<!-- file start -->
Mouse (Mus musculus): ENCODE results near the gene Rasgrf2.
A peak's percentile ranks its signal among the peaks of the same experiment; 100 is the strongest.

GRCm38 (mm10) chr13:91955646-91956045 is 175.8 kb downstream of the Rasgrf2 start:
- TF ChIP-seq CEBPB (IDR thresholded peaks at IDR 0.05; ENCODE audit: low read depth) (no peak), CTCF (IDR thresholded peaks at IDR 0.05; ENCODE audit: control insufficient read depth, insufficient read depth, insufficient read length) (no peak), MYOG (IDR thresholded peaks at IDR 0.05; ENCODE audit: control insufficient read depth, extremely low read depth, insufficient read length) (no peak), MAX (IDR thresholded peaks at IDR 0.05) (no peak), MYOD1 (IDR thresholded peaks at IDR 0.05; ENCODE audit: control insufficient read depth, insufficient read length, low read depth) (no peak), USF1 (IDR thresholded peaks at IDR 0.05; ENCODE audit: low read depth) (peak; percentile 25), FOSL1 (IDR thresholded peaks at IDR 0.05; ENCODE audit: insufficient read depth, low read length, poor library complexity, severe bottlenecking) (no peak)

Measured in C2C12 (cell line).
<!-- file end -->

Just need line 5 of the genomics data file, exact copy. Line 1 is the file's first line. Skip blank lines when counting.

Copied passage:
Measured in C2C12 (cell line).